Female beauty and the beastly ways of Chinese traditions

By Paul LePetit Source:Global Times Published: 2015-7-29 18:28:03

A recent clickbait piece on Nanfang.com titled "Answering the Age Old Question: Why Do Foreigners Marry Ugly Chinese Girls?" attempted but failed to seriously discuss a theory proposed by iFeng Beauty writer Xu Xiliang that canvassed the usual suspects of tropes and misguided notions.

Xu was critical of Chinese society where people, according to her, marry not for love but for "practical" reasons. Believing that Westerners marry ugly Chinese women because looks are not important to them, Xu wrote: "When finding their (ideal marriage) partner, many foreigners aren't like we Chinese in being so fixated on things like appearances, money, or power. Instead, they are looking for something compatible with (the other person's) inner quality. They want to find a real, authentic soul mate."

But oversimplifying the very different concepts of love, beauty and marriage helps no one in this real and constantly changing world. In today's China, marriage is very important. It is a legal requirement for young couples who want access to government housing loans, and it grants rights and responsibilities for each partner.

In the real world, China is witnessing a rise in the number of divorces. The Global Times recently reported that the Ministry of Civil Affairs revealed that 3.6 million Chinese couples were divorced in 2014 and that the divorce rate in China had been rising for 12 years.

An old American song of the 1950s went "Love and marriage, love and marriage, go together like a horse and carriage … you can't have one without the other."

Here in China, however, love and marriage are not necessarily partners. Among the Chinese, love is generally regarded as a sign of immaturity, nothing more than a youthful phase, something for poets, artists and singers to worry about.

Realists hold a more pragmatic approach to marriage and this can involve business deals, family arrangements or the need for heirs.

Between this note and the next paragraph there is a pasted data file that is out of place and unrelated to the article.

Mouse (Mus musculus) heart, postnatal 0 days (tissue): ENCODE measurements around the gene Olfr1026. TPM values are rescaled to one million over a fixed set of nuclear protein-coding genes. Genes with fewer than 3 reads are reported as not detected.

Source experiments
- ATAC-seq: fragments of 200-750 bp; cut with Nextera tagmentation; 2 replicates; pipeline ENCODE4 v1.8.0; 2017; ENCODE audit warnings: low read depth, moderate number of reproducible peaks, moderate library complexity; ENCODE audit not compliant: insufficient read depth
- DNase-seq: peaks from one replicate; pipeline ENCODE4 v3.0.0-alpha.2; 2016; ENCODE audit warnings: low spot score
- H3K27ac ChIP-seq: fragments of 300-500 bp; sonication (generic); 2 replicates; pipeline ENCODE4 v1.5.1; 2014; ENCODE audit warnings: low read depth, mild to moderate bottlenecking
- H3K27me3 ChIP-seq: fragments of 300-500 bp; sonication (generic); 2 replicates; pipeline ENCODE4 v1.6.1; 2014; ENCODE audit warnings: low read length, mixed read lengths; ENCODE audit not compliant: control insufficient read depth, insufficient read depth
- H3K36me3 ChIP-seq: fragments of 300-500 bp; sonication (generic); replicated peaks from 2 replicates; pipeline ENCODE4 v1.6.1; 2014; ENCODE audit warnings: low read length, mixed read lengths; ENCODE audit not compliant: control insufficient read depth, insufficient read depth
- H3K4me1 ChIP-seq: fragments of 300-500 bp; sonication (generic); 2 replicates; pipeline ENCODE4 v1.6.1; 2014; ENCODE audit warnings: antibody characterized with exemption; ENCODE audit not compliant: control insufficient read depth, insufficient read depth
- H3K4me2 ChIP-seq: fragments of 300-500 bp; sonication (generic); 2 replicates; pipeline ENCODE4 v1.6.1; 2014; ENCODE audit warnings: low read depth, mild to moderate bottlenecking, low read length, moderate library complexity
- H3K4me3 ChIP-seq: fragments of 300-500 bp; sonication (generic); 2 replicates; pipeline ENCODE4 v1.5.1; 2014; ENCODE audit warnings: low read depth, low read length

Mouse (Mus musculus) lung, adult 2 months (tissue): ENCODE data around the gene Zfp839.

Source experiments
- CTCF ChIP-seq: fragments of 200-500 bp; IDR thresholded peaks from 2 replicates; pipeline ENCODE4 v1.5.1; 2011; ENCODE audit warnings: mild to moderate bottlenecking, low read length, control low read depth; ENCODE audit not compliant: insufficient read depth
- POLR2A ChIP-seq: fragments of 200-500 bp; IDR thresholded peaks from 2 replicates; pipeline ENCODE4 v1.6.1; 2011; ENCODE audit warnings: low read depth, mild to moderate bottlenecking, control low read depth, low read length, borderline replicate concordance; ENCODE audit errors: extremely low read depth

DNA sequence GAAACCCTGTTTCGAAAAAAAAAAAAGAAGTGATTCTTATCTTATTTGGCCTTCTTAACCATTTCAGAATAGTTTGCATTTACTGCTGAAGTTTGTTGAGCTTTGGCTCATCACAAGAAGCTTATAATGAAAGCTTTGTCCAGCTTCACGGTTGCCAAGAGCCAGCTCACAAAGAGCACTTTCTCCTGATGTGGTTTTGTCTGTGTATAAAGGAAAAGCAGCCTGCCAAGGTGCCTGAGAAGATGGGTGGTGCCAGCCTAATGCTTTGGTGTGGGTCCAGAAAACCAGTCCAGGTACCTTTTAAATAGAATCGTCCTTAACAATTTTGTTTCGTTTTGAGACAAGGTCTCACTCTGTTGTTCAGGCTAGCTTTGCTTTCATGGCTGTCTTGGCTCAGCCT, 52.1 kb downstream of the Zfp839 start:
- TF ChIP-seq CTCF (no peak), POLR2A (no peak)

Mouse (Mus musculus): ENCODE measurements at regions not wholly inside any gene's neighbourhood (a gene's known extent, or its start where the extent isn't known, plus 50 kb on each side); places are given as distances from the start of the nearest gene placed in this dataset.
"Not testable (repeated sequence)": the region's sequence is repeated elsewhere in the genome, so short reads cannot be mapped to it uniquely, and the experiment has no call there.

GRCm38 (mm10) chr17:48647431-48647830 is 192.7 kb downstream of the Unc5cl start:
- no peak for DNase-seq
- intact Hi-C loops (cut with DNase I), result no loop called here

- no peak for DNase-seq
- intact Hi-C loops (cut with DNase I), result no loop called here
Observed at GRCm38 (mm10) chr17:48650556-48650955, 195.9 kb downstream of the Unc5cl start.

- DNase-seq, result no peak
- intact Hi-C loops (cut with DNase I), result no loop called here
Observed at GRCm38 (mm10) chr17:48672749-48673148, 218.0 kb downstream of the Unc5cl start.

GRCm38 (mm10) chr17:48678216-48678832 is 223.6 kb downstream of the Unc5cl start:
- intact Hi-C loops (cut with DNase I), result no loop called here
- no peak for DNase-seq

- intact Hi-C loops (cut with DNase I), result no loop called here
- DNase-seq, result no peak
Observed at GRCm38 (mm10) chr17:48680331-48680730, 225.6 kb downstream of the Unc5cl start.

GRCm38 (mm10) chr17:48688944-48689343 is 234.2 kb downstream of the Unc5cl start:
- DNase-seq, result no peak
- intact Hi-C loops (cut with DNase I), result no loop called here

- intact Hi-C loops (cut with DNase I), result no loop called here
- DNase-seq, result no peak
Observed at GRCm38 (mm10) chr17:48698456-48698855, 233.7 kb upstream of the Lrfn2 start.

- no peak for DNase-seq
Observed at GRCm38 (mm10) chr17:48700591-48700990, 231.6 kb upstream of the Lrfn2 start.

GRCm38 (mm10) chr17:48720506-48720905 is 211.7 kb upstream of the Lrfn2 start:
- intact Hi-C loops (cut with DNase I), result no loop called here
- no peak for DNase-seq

Another passing phase is beauty. It is doubtful whether the four great beauties of ancient China (Xi Shi ,Wang Zhaojun, Diao Chan and Yang Guifei) would turn any heads today. And the passion that provoked the era of bound feet is, thankfully, now just an inexplicable mystery that possibly had more to do with power than attraction. Beauty, like marriage, has fads and fashions.

In the West, concepts of beauty have changed dramatically over the years. Today, Rubens' voluptuous, overweight women would not be greatly sought after. And the emaciated look that UK model Twiggy brought to the world in the 1960s is no longer relevant. Beauty in the new millennium seems to change as quickly as plastic surgery enables it to.

So writer Xu Xiliang is right in one way - beauty is no longer so special for Westerners, who bear witness to a constantly changing parade of looks, styles and fashions every moment of their day.

But she is wrong to call the sort of Chinese women that Westerners tend to marry as "ugly." Here, I suspect, she relies on a Chinese concept of beauty that worships slender figures, long hair, large eyes and pale skin.

In seeking out a life mate, Xu's version of beauty might well be the last kind of woman that a Western man would want to marry. So they look for the type of woman Xu calls "ugly."

Strategic consultancy firm ReD recently surveyed Chinese women on the concept of beauty and noted that there are two forms of beauty. "There are piaoliang (beautiful) and haokan (good-looking). The first refers to a woman's natural beauty, features that one is born with. The second refers to what one can control, such as weight, skin and hair style."

The women in this survey linked good internal health with beauty and would spend comparatively large amounts of money to make themselves look more beautiful - and therefore healthy.

This adds to an already complicated approach to the debate of what is beauty and is it inside or outside a person, a debate that could even - wait for it - turn ugly.

Posted in: TwoCents, Metro Shanghai, Pulse

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